Credit: DW

166,000 illegal border crossings

Even if all of the pledges are fulfilled by the final deadline at the end of October 2019, they fall far short of the demand: Since the plan to resettle 50,000 people was established in September 2017, the European Border and Coast Guard Agency (Frontex) detected 166,894 attempts by people to enter the EU without authorization — that's over three times the number of people member states have pledged to resettle.

"It's a multilayered problem, but, in a nutshell, the realization of resettlement pledges depends on political will, public support and the capacity and logistics to realize resettlements," said the sociologist Hanne Beirens. She is an associate director of the nonprofit research think tank Migration Policy Institute Europe and focuses her in research on the EU's policies on asylum, migration and human trafficking.

  • The first hurdle is the political will to pledge: "With some member states, we see a lot of hesitation, or outright resistance, to accept refugees into their country; Austria, for example, has not submitted any pledges," Beirens said.
  • The second layer relates to the capacity to organize resettlement: how to properly resettle refugees and set up sustainable systems to move and integrate people in the resettling country.
  • The third layer is logistics: "Sometimes it can be logistically difficult to get people out of Libya, for example, in the exact time planned, and if there is too big of a delay, the entire mission is canceled."
  • Lastly, it is also about matching people who are eligible for resettlement with the available capacities in the destination countries: If a country's government agrees to resettle 10 families, local authorities check on the ground for accommodation, but only find four flats to accommodate five people each. "Then this goes back to UNHCR and they try to find families that match these criteria," Beirens said, adding that this process can lead to delays in fulfilling pledges.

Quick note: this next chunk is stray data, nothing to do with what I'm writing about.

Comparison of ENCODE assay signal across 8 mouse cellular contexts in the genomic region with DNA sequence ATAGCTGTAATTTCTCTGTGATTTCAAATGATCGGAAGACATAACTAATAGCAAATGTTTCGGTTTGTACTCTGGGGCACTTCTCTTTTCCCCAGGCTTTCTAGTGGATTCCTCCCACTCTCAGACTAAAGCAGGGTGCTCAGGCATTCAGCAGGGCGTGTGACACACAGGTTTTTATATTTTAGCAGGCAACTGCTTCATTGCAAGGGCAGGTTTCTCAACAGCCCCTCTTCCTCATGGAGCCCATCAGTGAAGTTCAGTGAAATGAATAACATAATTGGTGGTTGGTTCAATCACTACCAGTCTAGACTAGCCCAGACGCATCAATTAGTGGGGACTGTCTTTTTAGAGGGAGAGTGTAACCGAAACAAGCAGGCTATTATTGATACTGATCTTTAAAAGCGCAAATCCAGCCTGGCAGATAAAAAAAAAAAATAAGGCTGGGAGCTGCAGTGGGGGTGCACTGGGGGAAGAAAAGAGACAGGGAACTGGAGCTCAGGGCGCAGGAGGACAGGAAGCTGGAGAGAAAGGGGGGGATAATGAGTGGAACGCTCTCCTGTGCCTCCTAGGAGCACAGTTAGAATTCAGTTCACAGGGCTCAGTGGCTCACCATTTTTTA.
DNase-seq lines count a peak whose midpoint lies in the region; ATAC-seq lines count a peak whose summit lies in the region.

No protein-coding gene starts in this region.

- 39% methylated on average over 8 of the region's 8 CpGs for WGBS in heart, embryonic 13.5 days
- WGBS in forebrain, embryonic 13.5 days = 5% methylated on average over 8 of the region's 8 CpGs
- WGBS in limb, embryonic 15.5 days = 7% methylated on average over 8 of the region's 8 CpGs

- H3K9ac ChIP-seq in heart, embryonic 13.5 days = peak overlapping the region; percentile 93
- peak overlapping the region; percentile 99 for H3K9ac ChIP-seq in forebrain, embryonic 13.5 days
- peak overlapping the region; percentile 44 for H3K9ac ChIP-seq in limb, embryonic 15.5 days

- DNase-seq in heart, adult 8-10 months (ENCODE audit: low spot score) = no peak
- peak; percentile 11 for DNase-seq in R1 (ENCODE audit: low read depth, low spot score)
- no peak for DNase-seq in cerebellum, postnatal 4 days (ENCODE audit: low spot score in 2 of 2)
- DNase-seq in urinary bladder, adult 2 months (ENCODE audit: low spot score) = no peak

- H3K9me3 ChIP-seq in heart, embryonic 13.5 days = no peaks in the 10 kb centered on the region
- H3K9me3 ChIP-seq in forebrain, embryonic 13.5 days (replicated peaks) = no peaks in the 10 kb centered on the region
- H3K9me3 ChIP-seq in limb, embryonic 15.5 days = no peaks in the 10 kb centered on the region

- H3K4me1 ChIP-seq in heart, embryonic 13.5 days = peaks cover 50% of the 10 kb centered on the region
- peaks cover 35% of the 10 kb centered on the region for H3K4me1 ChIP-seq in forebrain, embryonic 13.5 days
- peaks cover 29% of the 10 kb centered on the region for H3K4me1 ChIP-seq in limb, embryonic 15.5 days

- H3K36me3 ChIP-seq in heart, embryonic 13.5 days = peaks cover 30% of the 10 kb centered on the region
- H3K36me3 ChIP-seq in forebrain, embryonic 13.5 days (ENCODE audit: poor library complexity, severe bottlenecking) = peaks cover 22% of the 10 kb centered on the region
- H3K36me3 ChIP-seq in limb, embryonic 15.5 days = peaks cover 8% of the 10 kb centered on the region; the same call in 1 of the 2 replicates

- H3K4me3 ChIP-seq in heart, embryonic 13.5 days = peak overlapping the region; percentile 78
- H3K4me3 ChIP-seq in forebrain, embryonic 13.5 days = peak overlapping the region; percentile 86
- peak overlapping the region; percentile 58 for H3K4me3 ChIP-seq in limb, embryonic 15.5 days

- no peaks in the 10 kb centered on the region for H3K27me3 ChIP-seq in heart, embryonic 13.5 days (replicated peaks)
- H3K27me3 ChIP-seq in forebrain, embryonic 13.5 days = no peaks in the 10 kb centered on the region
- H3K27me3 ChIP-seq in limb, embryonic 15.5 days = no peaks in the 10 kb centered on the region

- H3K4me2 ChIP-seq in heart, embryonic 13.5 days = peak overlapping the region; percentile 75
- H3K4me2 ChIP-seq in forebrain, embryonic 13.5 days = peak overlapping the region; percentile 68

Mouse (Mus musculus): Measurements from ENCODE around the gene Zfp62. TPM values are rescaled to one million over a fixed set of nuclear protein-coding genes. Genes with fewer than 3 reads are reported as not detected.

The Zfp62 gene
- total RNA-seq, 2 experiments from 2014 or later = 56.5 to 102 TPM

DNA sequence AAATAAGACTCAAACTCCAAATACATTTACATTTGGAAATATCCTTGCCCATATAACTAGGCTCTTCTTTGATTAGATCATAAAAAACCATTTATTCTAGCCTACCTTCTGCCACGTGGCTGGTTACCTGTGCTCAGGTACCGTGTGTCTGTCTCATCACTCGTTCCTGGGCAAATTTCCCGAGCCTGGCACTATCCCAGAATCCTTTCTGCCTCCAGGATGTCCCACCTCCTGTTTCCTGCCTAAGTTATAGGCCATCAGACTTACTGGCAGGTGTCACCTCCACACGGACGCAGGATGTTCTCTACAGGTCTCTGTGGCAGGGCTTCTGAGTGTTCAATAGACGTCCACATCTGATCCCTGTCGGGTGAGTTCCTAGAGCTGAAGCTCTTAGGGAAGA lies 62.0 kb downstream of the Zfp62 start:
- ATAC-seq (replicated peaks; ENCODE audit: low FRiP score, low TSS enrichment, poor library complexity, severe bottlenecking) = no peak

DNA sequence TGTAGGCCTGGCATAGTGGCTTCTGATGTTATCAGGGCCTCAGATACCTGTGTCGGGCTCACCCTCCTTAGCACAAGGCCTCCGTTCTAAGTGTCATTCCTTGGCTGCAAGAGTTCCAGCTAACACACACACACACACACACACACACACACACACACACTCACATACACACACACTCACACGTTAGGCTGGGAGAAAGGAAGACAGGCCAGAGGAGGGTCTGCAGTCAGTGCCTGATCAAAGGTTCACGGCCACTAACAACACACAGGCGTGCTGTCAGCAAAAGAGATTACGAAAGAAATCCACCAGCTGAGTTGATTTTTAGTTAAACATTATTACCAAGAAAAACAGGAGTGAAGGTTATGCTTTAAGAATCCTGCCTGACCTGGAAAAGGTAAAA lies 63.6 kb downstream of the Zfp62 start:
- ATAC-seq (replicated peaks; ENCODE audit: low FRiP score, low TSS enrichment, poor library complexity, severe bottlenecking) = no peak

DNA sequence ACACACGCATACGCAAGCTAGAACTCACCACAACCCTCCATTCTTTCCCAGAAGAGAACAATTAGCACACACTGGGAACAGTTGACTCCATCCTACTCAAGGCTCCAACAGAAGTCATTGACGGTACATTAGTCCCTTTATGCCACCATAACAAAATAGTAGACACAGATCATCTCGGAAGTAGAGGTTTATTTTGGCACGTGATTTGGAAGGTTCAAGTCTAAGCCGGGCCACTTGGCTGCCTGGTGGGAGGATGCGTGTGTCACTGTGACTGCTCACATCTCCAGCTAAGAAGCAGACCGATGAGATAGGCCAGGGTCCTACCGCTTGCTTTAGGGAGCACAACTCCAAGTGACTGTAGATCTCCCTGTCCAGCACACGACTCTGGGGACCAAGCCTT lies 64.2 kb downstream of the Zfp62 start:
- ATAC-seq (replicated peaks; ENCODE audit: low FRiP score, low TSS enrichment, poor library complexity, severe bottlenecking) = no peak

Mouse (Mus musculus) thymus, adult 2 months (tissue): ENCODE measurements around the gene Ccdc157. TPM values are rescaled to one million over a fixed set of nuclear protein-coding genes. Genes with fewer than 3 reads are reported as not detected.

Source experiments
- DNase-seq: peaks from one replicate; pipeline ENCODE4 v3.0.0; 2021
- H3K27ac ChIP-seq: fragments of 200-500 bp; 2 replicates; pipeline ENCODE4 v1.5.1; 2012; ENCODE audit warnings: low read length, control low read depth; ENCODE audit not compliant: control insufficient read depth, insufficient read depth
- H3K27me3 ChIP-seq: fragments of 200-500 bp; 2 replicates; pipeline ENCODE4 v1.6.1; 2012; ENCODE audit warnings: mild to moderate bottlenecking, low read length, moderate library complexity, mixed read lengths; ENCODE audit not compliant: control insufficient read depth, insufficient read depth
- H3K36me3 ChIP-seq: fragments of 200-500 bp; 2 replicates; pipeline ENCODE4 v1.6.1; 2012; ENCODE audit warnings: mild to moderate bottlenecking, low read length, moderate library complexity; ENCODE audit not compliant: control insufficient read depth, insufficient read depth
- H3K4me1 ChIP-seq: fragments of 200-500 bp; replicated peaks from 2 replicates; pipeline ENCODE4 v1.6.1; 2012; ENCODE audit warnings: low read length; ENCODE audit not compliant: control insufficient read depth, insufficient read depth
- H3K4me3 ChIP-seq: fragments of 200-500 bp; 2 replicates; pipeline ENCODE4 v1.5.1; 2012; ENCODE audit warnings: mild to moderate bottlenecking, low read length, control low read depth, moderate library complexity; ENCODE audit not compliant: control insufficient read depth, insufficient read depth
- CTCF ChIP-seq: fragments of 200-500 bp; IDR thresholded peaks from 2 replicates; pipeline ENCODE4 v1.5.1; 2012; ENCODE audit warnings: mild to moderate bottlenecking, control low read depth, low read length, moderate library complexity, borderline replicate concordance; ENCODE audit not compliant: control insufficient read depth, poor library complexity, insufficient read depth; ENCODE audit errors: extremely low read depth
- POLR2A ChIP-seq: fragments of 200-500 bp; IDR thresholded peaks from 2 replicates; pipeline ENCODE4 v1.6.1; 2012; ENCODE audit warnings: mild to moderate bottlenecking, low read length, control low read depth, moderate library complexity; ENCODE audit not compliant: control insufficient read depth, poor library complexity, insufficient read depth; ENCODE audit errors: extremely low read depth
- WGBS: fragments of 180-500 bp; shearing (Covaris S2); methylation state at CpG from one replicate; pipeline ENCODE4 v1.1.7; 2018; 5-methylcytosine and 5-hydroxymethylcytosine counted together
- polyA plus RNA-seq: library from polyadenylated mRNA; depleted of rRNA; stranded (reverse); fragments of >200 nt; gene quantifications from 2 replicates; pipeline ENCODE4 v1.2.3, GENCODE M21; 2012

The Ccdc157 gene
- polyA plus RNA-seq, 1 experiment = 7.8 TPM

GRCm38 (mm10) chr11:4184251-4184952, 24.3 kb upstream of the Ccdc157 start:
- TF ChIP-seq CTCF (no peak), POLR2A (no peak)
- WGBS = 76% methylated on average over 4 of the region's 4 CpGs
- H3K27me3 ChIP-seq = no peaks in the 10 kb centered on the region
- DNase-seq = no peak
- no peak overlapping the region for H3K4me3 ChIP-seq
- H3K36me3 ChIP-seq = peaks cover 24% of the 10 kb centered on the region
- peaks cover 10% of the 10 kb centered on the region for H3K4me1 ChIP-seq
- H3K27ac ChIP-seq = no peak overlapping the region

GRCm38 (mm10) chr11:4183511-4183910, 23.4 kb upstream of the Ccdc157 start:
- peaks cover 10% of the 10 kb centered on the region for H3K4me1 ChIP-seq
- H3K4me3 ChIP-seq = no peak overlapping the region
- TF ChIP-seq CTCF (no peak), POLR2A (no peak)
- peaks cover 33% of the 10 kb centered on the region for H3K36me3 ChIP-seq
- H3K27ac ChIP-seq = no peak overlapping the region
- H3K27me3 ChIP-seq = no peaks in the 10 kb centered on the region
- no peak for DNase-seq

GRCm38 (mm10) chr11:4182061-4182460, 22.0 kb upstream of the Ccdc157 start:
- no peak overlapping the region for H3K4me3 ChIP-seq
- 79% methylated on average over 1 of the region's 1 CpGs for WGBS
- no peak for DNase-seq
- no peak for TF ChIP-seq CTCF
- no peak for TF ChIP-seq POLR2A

UNHCR creating a pool of resettlement candidates in non-EU countries

The UN Refugee Agency (UNHCR) works on the ground in third countries to identify people who are eligible for asylum protection and resettlement. "This could be people who cannot be returned to their home country, or people who cannot be integrated where they are, because of ethnic clashes between the refugee population and the local population, or when they need physical treatment they cannot get in their current location," Beirens said.

This way the UNHCR establishes a pool of candidates for the resettlement plans. In the second step, countries inform the UNHCR of how many people they intend to resettle and the agency then suggests the individual cases of particularly vulnerable people.

UNHCR representative speaking to migrants | Photo: DW/J.Neurink

"Sometimes the resettling countries have very specific requests, like 'we prefer women with children,'" Beirens said. "The UNHCR then sends dossiers of cases that match these requests. Based on these dossiers, the countries can then accept or decline to take these refugees. The UK, for example, selects refugees almost entirely via dossiers."

Many other countries send delegates to interview people selected for resettlement, asking about their knowledge of their potential destination country and their ability to adapt to it.

Cost of resettlement hard to calculate

The EU supports the plan with €500 million ($560 million) — member states receive €6,000-10,000 for each resettled person. Whether this sum is enough to cover the real costs of resettlement is hard to tell. "There is no reliable data available on how much it costs to resettle a refugee," Beirens said. "The figure of €10,000 just magically appeared at some point."

Researchers at the Migration Policy Institute Europe found that few details were available for how the EU calculated this sum or which parts of the resettlement process the money is intended to cover.

"It can be enough if you have already a functioning system in place like in Germany or Belgium," Beirens said. "But, if you don't have the machinery already in place, then it costs a lot more to set it up well. And then the €10,000 per person only covers a small part of it."

Author: Gianna-Carina Grün

First published: November 28, 2018